House Bill 938 Would Void Right to Collective Bargaining
SAN JUAN – The cuts proposed in House Bill 938 to government employee vacation and medical leave, Christmas bonus, the employer’s contribution to healthcare coverage, and the elimination of overtime pay represent the dismantling of collective-bargaining rights and the impoverishment of the island’s working class, a union leaders said Wednesday.
Their statement were made during the measure’s second public hearing, which was pushed by the unions after a series of demonstrations against the bill were carried out Monday.
“House Bill 938 proves to be a frontal and ruthless attack on the right of workers to negotiate our wages and employment conditions… The bill seeks to cancel the collective agreements that have cost the working class so much effort and sacrifice,” the president of Puerto Rican Workers Central (CPT by its Spanish initials), Pedro Irene Maymí, said during the hearing, which lasted more than five hours.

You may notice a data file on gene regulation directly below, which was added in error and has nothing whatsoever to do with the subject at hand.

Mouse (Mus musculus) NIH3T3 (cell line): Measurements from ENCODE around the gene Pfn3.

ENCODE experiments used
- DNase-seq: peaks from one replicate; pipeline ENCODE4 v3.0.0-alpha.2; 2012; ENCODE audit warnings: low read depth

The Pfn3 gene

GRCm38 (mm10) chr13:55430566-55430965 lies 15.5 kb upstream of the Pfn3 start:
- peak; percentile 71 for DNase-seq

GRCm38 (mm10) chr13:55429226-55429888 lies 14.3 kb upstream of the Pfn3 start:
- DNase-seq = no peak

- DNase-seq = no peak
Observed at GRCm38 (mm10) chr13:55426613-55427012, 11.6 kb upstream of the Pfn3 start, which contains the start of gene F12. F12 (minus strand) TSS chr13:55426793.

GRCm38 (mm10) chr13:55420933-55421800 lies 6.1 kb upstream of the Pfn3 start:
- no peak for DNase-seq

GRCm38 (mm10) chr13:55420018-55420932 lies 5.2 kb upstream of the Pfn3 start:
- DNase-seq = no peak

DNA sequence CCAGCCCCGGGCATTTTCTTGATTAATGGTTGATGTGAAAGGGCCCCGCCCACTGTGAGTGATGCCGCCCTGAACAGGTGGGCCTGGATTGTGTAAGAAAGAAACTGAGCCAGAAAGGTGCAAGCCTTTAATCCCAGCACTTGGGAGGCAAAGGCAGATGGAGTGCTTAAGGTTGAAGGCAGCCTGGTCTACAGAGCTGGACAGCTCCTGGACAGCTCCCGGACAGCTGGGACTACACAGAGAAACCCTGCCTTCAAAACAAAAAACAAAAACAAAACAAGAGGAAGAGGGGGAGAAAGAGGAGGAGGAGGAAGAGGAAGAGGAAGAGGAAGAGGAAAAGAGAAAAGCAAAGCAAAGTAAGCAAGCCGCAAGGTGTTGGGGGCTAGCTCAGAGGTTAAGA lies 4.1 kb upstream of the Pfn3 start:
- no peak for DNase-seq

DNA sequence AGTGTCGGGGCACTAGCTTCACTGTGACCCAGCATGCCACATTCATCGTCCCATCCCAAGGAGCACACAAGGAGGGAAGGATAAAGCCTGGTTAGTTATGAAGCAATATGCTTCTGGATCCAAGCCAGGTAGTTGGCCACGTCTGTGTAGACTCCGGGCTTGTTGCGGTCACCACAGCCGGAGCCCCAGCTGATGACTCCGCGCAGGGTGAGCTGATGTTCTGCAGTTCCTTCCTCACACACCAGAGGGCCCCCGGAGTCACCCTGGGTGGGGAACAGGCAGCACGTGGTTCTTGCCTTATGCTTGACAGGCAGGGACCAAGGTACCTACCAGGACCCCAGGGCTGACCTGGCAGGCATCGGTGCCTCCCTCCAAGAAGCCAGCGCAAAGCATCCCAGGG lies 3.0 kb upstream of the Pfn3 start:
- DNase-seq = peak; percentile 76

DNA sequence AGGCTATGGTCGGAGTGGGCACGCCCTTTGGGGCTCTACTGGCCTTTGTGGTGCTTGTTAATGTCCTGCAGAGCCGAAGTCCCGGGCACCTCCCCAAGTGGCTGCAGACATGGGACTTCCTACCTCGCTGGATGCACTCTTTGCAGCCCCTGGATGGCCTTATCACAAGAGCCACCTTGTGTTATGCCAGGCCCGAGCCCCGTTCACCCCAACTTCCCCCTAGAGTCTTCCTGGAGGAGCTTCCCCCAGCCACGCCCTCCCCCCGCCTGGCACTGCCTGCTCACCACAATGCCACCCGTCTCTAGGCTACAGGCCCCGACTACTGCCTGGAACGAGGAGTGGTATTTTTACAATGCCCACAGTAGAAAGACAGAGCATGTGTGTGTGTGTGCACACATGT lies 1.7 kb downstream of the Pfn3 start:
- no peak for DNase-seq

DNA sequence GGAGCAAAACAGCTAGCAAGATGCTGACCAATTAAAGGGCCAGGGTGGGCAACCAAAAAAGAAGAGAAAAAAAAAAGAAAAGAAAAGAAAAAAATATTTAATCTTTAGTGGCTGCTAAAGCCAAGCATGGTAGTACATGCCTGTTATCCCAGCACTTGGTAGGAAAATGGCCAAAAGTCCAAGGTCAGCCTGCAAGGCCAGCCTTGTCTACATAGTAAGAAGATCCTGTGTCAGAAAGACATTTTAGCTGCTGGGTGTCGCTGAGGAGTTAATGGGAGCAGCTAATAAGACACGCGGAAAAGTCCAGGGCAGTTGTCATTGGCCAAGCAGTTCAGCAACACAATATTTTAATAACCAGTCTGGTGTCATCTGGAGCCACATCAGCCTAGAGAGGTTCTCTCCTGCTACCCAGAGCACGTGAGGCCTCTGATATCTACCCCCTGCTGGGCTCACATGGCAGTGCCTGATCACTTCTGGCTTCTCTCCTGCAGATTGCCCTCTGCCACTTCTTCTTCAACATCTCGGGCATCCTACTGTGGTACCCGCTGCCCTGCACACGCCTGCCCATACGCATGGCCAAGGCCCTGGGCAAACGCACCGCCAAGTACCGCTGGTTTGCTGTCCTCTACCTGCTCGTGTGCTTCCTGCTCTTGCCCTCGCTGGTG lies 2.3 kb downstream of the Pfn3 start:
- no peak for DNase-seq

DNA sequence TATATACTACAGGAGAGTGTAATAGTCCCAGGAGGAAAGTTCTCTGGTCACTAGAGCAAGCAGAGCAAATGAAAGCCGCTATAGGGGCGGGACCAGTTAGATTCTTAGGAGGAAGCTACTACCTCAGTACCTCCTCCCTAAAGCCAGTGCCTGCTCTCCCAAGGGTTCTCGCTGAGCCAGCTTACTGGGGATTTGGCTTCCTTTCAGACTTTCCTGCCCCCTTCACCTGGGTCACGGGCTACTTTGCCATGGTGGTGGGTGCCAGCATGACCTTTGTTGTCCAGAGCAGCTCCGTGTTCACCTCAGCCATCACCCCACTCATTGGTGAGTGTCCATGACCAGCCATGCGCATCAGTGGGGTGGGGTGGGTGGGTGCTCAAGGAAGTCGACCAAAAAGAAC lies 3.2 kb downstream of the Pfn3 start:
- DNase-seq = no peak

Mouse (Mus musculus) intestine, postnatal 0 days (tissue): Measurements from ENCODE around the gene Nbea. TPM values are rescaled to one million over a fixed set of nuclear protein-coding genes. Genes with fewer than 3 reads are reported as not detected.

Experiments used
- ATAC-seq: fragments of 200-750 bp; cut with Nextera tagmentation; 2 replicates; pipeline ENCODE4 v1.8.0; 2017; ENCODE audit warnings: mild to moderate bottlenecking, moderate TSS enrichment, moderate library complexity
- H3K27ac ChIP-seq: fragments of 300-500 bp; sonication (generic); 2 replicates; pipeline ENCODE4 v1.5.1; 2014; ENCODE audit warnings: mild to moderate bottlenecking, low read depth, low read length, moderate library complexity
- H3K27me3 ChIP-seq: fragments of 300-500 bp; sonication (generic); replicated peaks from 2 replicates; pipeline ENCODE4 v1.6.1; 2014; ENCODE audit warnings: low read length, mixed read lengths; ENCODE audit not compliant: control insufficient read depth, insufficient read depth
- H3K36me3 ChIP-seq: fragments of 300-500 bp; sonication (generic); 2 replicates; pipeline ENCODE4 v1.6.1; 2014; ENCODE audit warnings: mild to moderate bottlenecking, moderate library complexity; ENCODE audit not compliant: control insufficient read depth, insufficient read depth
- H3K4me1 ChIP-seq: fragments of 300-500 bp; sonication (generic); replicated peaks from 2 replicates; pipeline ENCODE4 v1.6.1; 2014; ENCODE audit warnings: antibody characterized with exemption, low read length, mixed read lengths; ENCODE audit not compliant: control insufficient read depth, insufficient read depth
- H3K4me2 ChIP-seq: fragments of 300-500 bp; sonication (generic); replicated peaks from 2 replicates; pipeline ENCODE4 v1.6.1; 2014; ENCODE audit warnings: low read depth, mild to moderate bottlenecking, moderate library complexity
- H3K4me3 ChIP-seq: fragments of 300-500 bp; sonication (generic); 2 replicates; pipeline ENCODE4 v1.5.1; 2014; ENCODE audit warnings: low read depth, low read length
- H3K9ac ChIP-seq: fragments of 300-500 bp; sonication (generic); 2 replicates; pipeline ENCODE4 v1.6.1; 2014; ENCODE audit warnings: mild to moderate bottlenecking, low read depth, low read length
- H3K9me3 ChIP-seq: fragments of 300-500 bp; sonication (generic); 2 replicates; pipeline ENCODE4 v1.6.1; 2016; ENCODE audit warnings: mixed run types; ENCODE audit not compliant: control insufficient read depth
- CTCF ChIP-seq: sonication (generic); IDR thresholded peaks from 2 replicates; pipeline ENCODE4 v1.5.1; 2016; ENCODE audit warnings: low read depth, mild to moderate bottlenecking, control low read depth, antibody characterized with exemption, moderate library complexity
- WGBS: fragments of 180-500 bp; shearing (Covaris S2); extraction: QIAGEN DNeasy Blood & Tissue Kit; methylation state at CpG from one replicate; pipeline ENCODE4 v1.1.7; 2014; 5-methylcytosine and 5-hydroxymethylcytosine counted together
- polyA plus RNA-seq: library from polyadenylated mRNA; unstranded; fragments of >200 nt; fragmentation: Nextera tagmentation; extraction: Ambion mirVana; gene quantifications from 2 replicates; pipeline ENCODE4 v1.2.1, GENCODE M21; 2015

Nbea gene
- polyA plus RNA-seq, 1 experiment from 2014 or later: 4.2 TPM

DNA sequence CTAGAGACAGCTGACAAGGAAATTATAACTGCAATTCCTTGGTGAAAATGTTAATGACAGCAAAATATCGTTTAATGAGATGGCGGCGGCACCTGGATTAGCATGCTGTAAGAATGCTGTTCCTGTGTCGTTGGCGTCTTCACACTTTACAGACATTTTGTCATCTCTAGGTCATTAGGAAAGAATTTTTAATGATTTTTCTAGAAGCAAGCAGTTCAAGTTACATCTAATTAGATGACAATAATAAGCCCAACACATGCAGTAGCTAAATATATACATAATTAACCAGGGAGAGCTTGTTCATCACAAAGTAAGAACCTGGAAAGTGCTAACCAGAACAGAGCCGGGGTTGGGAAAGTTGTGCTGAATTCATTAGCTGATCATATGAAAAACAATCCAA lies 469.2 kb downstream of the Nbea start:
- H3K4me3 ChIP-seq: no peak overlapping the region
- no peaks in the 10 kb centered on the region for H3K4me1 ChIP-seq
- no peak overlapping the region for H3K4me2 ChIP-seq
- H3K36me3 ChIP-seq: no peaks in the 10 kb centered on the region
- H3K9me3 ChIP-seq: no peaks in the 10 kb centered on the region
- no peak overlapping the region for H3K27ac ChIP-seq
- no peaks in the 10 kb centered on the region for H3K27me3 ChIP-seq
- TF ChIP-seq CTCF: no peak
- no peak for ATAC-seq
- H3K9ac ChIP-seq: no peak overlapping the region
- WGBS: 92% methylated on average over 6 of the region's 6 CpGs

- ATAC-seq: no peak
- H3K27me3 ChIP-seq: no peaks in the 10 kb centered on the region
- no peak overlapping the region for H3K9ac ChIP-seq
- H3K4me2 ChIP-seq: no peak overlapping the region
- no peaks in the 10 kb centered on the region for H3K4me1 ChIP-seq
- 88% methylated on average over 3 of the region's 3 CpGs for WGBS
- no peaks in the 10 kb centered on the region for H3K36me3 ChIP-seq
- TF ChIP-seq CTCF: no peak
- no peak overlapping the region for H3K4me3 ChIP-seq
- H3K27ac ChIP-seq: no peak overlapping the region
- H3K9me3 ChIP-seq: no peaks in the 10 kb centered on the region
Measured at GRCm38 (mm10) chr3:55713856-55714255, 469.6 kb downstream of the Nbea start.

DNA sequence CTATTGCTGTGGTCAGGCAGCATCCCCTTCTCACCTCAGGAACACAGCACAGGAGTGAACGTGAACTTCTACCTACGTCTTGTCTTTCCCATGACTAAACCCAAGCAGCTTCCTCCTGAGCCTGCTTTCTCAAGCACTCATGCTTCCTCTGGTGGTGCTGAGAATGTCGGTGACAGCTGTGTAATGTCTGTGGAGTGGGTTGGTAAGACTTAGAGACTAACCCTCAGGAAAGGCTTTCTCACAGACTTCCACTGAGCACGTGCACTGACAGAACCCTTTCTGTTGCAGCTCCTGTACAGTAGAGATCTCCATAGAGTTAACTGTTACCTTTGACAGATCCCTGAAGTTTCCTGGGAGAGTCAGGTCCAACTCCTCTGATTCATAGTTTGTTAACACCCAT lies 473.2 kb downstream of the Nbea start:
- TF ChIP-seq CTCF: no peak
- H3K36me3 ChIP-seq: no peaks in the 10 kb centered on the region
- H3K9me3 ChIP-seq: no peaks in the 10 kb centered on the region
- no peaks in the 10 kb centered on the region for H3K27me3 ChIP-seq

Irene Maymí argued that workers “are not responsible for the fiscal crisis” and have already contributed by not getting salary increases for several years or negotiating collective-bargaining agreements since 2013. His main criticism was against cuts to health insurance contributions, which could threaten workers’ health, and recommended increasing the tax on foreign corporations (Act 154) from 4% to 10% to secure the funds required by the fiscal plan.
In response, Senate President, Thomas Rivera Schatz, left the door open to complying with that recommendation, though he urged union leaders to submit concrete alternatives to avoid cuts to public employees and curb their complaints.
The president of the United Public Servants (SPU by its Spanish initials), Annette González, said the measure not only impoverishes workers, but also “discourages” public service in Puerto Rico.
Meanwhile, the president of the Irrigation & Electrical Workers Union Solidarity Program (Prosol Utier by its Spanish acronym) at the Highways & Transportation Authority, Juan Jacob Greenway, argued that the measure has the effect of “dividing” to conquer, because it places the benefits of public employees against those of corporations.